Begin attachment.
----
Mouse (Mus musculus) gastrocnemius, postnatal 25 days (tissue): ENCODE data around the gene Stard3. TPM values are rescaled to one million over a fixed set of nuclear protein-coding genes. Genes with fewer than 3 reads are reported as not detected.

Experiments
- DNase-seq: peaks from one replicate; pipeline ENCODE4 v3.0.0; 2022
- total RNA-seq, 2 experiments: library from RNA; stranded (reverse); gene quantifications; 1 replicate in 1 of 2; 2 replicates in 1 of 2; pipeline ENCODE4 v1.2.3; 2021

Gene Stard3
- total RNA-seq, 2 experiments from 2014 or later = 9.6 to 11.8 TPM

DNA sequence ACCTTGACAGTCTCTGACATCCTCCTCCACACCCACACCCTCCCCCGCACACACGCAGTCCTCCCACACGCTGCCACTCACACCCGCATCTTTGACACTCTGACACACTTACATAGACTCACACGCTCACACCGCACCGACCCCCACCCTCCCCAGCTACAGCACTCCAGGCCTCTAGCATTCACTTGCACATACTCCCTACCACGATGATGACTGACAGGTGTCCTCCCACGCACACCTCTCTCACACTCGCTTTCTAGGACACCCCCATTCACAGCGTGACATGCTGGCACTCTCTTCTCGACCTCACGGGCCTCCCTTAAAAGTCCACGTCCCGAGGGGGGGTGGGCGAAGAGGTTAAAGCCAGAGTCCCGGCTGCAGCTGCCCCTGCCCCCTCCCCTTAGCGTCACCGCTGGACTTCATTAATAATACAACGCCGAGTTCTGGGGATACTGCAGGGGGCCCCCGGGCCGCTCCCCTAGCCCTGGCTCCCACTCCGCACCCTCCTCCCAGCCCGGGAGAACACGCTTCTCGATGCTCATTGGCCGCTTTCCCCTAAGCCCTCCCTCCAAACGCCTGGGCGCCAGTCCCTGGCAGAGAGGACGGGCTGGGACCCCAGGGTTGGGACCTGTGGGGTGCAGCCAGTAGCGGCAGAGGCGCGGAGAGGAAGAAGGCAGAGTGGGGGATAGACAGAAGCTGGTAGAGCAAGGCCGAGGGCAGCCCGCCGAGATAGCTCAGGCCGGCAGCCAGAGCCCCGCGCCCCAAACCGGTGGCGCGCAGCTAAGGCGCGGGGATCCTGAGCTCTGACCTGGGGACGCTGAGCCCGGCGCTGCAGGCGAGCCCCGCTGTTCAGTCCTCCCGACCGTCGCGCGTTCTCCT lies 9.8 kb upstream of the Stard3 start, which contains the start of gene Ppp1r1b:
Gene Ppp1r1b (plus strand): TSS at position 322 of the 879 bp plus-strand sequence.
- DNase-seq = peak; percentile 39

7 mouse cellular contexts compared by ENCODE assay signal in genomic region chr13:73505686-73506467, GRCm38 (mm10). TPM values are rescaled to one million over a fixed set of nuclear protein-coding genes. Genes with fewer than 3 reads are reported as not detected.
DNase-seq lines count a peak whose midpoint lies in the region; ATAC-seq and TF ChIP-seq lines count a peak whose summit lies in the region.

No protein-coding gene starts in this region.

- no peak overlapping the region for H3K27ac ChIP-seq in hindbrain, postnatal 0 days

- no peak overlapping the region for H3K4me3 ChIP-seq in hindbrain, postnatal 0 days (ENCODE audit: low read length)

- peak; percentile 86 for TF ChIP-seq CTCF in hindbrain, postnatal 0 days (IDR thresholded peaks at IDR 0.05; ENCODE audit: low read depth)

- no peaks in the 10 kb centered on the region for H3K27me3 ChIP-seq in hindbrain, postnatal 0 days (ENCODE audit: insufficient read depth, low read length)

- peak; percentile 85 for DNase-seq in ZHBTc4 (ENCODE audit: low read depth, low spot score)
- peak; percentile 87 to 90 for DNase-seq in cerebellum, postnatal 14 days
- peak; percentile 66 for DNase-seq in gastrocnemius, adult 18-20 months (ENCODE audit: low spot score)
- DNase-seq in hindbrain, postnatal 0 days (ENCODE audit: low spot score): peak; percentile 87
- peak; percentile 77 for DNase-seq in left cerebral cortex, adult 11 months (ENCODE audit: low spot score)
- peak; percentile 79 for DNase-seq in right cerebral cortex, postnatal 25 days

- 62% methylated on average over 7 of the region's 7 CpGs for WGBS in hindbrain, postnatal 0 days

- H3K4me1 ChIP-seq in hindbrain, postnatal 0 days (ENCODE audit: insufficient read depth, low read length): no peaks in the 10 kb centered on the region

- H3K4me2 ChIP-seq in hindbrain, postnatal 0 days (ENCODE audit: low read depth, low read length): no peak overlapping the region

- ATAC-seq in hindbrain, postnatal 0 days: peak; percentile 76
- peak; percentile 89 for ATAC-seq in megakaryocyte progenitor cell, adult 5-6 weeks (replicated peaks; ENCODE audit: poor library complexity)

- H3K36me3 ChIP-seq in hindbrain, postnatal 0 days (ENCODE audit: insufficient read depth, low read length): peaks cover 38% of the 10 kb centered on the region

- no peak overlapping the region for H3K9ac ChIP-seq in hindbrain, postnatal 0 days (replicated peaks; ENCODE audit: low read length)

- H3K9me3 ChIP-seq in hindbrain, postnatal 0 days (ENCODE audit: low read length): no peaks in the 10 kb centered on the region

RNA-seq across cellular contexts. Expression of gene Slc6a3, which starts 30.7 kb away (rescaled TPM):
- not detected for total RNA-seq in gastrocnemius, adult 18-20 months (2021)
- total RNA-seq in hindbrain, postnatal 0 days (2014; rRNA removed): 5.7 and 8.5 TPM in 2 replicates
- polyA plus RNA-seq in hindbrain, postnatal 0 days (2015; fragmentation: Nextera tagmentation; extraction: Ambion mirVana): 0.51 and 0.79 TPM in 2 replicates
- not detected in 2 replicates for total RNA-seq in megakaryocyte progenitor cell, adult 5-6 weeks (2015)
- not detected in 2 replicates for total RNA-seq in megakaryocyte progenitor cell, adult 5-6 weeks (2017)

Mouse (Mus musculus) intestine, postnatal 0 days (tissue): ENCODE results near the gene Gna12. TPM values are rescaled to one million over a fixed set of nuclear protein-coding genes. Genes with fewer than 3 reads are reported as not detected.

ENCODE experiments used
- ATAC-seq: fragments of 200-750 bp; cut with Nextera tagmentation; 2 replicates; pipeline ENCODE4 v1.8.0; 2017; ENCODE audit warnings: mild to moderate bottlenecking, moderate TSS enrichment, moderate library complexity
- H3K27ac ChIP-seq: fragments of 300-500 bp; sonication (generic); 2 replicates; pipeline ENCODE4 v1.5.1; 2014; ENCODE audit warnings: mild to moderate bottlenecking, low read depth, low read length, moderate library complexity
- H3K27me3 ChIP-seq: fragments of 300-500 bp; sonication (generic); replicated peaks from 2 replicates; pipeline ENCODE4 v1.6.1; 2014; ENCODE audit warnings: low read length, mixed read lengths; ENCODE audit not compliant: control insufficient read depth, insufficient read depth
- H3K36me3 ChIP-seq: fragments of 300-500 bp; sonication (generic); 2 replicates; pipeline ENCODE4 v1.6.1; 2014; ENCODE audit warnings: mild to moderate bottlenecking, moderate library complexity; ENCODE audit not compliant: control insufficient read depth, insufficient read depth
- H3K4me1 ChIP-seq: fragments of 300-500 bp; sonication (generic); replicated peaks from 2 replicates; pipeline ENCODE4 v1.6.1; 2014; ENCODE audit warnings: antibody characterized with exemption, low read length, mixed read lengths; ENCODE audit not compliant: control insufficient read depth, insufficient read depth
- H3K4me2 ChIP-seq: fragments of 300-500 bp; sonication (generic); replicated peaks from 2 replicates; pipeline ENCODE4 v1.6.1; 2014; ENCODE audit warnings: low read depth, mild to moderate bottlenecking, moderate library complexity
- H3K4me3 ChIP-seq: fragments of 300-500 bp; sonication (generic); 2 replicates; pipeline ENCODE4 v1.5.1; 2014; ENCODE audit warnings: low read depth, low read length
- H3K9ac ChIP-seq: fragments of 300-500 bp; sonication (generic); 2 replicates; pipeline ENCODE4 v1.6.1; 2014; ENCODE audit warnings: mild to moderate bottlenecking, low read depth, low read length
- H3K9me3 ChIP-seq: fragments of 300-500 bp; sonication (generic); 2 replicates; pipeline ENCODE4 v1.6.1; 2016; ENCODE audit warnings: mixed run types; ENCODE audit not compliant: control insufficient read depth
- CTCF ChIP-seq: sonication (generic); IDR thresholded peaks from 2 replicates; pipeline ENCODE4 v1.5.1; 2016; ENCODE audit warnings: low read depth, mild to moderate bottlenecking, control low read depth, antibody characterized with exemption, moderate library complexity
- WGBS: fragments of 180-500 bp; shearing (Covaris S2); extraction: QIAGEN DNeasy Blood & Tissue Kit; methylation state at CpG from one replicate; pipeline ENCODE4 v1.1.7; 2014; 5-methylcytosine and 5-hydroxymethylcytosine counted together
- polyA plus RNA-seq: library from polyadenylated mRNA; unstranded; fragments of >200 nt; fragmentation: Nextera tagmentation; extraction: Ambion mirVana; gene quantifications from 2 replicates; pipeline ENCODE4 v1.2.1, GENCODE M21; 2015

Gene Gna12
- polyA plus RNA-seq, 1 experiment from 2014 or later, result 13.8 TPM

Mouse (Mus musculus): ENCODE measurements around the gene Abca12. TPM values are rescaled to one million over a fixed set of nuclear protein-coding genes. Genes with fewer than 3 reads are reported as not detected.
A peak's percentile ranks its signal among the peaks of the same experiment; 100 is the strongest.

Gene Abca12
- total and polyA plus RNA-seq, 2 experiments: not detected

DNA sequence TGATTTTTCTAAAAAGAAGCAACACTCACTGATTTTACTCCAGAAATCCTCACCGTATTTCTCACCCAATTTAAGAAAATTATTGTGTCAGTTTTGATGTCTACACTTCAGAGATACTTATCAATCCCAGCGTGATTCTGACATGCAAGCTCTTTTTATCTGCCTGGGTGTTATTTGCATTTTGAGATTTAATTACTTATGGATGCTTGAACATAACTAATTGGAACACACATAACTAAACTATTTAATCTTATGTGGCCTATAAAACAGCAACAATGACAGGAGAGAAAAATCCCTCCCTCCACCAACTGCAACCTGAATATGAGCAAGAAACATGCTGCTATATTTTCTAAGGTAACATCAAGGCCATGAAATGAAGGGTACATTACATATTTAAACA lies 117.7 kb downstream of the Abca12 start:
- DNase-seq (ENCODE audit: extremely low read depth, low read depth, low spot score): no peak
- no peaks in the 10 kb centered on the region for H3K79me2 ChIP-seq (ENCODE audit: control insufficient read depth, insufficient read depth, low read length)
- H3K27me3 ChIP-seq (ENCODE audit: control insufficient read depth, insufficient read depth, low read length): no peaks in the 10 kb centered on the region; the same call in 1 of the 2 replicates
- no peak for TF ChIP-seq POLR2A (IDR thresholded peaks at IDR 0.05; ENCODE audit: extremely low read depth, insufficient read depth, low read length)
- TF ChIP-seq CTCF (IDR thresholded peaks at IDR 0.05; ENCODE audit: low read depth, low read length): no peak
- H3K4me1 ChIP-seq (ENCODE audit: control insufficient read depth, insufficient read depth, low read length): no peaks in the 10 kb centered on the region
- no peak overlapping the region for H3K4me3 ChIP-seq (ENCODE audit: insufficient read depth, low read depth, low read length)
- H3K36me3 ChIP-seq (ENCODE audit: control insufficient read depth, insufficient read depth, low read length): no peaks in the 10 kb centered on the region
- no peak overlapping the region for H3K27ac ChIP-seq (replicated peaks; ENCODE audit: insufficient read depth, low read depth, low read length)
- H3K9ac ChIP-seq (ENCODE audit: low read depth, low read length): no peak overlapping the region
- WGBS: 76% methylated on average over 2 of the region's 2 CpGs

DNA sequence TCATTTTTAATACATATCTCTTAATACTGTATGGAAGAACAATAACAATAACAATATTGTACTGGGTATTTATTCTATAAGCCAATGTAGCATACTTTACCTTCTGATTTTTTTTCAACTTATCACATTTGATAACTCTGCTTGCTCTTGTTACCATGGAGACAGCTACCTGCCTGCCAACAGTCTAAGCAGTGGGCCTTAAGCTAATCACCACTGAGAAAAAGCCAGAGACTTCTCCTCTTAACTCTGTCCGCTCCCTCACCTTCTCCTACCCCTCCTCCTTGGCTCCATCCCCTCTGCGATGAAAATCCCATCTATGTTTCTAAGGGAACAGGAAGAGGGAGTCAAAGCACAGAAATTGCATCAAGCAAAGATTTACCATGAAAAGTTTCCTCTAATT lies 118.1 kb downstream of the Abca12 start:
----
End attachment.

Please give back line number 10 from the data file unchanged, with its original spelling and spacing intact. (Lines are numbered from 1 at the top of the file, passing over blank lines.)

7 mouse cellular contexts compared by ENCODE assay signal in genomic region chr13:73505686-73506467, GRCm38 (mm10). TPM values are rescaled to one million over a fixed set of nuclear protein-coding genes. Genes with fewer than 3 reads are reported as not detected.